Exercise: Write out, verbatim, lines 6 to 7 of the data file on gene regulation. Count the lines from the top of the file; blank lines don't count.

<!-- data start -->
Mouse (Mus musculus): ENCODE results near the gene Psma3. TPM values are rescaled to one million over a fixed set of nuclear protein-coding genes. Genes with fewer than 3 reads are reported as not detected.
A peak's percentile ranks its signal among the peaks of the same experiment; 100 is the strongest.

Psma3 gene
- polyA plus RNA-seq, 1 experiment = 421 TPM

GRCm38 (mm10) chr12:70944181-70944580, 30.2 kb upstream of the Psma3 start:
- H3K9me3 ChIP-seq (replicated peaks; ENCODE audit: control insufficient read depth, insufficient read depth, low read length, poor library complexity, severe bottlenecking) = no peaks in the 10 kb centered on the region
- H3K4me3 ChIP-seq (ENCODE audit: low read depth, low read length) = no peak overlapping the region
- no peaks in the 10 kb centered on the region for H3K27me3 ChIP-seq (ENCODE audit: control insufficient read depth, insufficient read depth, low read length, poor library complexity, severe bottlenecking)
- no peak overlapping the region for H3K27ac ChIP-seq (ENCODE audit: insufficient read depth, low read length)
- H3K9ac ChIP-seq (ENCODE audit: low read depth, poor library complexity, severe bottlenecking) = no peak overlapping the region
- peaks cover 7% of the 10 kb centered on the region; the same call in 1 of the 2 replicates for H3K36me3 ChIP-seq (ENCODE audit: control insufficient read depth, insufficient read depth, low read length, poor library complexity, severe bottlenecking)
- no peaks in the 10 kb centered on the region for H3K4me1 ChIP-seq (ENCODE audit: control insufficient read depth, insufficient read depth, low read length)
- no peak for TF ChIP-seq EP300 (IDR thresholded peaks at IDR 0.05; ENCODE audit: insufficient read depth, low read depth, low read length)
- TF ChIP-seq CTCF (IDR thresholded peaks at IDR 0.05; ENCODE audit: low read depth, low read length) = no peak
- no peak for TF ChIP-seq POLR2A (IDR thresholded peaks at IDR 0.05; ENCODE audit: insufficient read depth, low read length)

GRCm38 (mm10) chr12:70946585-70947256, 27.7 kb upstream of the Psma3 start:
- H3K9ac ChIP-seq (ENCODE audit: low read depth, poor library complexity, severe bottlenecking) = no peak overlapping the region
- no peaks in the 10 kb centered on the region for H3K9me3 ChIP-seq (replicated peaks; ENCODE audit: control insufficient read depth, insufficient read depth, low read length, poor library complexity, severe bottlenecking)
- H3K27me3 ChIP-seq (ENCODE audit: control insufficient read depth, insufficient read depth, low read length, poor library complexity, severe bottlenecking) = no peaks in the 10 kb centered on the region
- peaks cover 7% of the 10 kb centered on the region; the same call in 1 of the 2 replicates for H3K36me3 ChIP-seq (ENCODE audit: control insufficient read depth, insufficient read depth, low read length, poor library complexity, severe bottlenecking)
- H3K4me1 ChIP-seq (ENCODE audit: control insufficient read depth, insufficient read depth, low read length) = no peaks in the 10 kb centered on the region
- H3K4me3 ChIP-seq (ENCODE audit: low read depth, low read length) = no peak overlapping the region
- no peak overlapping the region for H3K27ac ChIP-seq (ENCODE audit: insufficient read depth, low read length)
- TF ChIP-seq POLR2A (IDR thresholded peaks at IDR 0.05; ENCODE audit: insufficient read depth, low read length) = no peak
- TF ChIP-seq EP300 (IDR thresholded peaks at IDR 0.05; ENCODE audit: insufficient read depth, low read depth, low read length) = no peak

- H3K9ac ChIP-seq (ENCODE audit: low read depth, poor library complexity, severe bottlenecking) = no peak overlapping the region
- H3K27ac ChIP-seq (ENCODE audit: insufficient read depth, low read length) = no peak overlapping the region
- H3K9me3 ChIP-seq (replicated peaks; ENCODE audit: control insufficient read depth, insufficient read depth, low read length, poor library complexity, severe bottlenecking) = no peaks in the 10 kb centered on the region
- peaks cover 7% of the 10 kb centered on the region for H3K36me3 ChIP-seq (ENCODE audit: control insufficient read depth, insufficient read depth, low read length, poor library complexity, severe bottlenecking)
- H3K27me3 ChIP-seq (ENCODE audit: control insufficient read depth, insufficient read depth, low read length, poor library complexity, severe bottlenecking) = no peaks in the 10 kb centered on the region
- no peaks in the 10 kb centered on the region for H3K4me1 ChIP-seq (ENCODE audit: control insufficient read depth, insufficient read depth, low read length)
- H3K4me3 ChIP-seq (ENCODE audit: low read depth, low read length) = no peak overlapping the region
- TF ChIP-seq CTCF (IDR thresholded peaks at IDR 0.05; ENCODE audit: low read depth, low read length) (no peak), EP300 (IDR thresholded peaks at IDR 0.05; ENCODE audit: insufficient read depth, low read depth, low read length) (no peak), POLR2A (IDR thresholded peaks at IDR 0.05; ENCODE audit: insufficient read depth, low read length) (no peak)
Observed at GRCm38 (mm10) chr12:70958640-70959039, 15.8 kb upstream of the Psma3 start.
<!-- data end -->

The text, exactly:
- H3K9me3 ChIP-seq (replicated peaks; ENCODE audit: control insufficient read depth, insufficient read depth, low read length, poor library complexity, severe bottlenecking) = no peaks in the 10 kb centered on the region
- H3K4me3 ChIP-seq (ENCODE audit: low read depth, low read length) = no peak overlapping the region